So, I want to start this post with saying that having both depression and anxiety since my early teens, I 100% think medicine is OKAY and think it probably saved me when I was on it. Medicine can be a great thing and you should always take mental health seriously, whether it’s one of these or something totally different.
I’ve wanted to share about my struggles more for a while; hoping that somewhere out there someone can feel some weight lifted off their shoulders knowing those thoughts that seem crazy are in someone else’s head as well.
One of my first major memories of my anxiety was during my senior year of high school. My mom took me to the doctor, I was always very open with my parents about my feelings, and I felt very hopeful. I explained to the doctor that I was feeling extremely overwhelmed, almost constantly. At first he said it was just because I was about to graduate and it was scary. I dove deeper into the darker thoughts I had, “you’re going nowhere”, “you have no bright future”, “everyone hates you”, blah blah, and he said it sounded like ADD and prescribed me some adderall. I left feeling confused and didn’t even bother filling my prescription. I let it go and got used to weekly/sometimes monthly breakdowns, calling my parents saying I can’t stop feeling this way. I constantly felt like I was being suffocated with emotions.
Fast forward a few years (years full of tons of ups and downs with my emotions), I move to Boone, NC and live with my best friend. Have a dream job. Make some amazing friends, and honestly am not sure if I had any “episodes” for a while. Until August of that year when I was hit with one of the hardest things I had yet to go through (and hopefully ever will). I won’t go into what happened here, it’s long and hard to relive. After it happened, I basically became a zombie. It was confusing because at the same time, some amazing things were happening. My very best and most treasured friend was getting married to one of the best humans and I was maid of honor. I was supposed to be helpful and throw parties and plan, but I had to have my slack picked up constantly. I also had met and fallen in love with my now-husband. My friends and family were trying so desperately to figure out how to “fix me”. Luckily, John (my husband) was so patient and so loving during this time. He had no idea what he had gotten into, but would literally stay awake with me all night long and just sit with me while I sat silently, held me when I needed, and never gave up. I talked to a counselor and it helped an insane amount. She was incredible and still is a great friend. I was still depressed and dealing with major anxiety, but it felt very manageable. Once I had Jack, my son, I realized how serious it all was. I needed to get help, it wasn’t just me on my floor crying anymore. I wanted to be the best Mom for him. I went to a doctor that FINALLY listened and they put me on a very low dose of Zoloft (20 mg). I was instantly feeling like a new human. While I was on it (2 years) I felt like I could have been a spokesperson for the medicine. I still think it can save lives.
A few months back, I made the decision to wean myself off verrrry slowly. We plan to have another baby soon and I didn’t want to be taking it then (totally open to it if needed post-baby). I won’t say how I weaned, you should always talk to your doctor before doing so and they can talk you through it. I was very attentive to my body and mind during the process. Once I was fully off, I expected my world to crumble, honestly. Having been on the medication, I am now so easily able to talk/think though my thoughts. Things that triggered me before are so easily managed now. For example, I used to get super bummed if I saw some of my friends hanging out without me. Crazy, I know. But I would wonder what was wrong with me, why they hadn’t thought to invite me. I would sit and dissect my personality, wish I didn’t do this or that. I would drive myself craaaazy. Now, though I still have a moment of feeling bummed, I know what it felt like to not feel like this while I was on medication, so I know it’s not real. I stop and think about all of the times people DO invite me, all of the times I didn’t text every single friend while going somewhere as well, and then I remember, if nothing else, I have Netflix and a cute family to hang with 🙂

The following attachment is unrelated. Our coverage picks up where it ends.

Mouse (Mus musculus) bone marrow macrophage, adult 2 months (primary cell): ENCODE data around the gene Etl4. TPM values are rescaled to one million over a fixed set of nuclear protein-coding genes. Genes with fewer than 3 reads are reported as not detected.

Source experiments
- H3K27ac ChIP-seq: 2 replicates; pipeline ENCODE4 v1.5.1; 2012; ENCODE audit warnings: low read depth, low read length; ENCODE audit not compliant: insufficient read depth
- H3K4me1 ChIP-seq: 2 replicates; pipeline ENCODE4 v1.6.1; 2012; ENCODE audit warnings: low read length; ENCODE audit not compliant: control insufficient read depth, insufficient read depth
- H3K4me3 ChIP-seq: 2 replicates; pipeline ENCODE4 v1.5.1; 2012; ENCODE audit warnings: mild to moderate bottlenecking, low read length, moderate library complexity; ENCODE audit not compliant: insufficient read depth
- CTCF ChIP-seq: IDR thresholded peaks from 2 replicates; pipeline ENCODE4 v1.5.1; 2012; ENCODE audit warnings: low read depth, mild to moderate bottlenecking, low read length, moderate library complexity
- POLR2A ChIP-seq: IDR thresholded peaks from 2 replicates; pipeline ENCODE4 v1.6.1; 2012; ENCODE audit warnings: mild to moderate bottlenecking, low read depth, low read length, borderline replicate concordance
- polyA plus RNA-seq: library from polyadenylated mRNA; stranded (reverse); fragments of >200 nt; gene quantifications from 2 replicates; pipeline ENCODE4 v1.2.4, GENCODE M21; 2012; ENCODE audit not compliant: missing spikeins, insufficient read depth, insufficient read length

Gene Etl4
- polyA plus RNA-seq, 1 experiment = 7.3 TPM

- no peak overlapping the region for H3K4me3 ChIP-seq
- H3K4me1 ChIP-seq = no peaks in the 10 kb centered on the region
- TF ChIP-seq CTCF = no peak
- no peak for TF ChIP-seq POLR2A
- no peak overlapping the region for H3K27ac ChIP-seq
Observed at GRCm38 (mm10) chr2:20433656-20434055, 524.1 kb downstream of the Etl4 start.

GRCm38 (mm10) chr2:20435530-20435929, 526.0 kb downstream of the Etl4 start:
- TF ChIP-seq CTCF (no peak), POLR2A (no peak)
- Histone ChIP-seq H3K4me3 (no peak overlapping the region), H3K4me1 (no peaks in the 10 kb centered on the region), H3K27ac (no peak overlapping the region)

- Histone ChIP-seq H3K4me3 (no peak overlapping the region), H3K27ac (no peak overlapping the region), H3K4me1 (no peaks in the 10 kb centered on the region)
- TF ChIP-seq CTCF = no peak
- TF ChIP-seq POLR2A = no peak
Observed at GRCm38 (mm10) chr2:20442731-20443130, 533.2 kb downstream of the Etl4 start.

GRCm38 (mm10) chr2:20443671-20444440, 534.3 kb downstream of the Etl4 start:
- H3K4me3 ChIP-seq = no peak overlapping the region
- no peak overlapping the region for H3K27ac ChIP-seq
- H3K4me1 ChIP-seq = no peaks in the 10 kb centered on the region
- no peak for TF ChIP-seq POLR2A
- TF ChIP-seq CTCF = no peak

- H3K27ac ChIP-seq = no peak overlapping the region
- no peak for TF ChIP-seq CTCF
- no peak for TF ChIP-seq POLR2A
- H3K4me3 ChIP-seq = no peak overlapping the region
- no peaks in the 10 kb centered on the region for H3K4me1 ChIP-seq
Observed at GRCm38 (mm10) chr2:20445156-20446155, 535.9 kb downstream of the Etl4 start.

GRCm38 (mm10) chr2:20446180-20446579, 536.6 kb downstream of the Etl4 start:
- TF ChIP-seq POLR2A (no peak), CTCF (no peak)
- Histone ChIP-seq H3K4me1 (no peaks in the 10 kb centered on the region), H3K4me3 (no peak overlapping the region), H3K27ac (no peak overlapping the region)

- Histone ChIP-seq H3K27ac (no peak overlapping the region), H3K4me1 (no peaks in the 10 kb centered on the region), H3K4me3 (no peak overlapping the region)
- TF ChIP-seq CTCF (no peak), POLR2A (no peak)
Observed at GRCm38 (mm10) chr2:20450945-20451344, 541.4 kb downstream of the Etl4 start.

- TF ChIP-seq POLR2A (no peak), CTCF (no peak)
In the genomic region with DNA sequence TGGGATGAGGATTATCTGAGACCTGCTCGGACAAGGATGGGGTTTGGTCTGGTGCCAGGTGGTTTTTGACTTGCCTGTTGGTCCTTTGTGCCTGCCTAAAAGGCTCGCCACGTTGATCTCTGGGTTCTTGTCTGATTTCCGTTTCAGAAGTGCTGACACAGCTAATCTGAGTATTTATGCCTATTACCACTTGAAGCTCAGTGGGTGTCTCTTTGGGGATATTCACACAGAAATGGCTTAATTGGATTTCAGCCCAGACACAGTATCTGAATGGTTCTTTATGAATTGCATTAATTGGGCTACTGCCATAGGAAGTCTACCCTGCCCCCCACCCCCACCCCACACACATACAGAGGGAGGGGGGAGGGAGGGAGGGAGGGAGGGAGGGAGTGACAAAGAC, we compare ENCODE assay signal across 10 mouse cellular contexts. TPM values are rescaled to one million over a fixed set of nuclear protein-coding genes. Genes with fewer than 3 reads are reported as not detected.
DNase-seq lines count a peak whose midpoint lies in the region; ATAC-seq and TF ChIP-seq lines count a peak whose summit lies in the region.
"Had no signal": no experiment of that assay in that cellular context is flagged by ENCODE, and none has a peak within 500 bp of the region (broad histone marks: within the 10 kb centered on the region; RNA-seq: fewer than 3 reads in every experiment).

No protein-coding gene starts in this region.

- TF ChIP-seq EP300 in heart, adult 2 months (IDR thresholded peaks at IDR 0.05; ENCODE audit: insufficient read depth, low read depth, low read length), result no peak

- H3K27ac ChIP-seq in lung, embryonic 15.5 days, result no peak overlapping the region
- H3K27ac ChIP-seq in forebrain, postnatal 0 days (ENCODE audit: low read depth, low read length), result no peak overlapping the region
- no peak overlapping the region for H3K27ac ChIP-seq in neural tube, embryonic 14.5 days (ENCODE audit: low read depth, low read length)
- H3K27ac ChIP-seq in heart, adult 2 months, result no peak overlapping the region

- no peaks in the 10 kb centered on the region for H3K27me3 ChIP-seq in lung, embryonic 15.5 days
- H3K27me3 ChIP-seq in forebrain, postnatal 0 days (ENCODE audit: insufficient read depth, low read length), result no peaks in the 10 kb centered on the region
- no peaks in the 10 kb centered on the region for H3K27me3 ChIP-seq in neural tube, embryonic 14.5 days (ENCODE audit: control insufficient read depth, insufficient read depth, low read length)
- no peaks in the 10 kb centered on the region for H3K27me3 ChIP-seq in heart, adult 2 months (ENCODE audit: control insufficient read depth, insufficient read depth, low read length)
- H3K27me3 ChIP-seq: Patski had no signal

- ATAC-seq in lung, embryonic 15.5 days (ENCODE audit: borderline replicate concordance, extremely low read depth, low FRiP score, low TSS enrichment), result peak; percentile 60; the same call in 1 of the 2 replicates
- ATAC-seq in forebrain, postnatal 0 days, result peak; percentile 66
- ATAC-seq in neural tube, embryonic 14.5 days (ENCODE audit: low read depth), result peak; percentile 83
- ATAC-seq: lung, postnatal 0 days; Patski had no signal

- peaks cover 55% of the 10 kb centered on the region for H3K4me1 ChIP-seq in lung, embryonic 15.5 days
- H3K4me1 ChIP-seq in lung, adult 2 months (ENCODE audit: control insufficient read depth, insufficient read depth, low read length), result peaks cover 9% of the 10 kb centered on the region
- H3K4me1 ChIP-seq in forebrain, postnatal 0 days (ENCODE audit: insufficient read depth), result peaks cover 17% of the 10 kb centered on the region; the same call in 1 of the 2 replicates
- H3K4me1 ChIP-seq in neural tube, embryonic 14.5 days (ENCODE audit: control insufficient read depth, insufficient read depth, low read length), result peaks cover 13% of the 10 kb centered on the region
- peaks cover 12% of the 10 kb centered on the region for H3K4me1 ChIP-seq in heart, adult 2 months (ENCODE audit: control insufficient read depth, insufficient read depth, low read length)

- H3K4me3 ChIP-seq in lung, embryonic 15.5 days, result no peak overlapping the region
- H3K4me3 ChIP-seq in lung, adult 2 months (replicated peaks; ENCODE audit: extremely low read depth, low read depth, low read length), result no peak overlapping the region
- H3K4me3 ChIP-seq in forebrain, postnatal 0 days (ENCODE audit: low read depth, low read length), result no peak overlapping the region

No but really, I can truly say that right this second, I’m feeling great with my mental health. But I also know that it can change, and that will be okay. I know what works and I know I have people that love and support me. As for more natural approaches, I’ve been using CBD oil, ashwaganda, and maca powder, as well as cutting back on caffeine. I also make myself workout 4-5 times per week, wake up and read my bible (some form of quiet time, whatever is best for you), and do lots of yoga/stretching. When I originally wrote this post over a month ago (nervous hitting publish) I had only been trying these supplements for a couple of weeks. As far as the CBD oil goes, I 100% know it is helping. It took me a couple of tries with brands, but I found one I love and it’s incredible. For some more knowledge on CBD, I recommend THIS post or THIS ONE. I also really enjoy the ashwaganda powder and maca, but I was using it in my matcha lattes and I decided I may not be a matcha person so I haven’t used it as consistently. I will definitely keep trying to use it in different ways and let you know how it works! For now, I hope that someone reads this and feels a little less alone. Or maybe at least feel like they know me better. I would always love to hear from you if this helped in any way or if you ever need someone to talk to.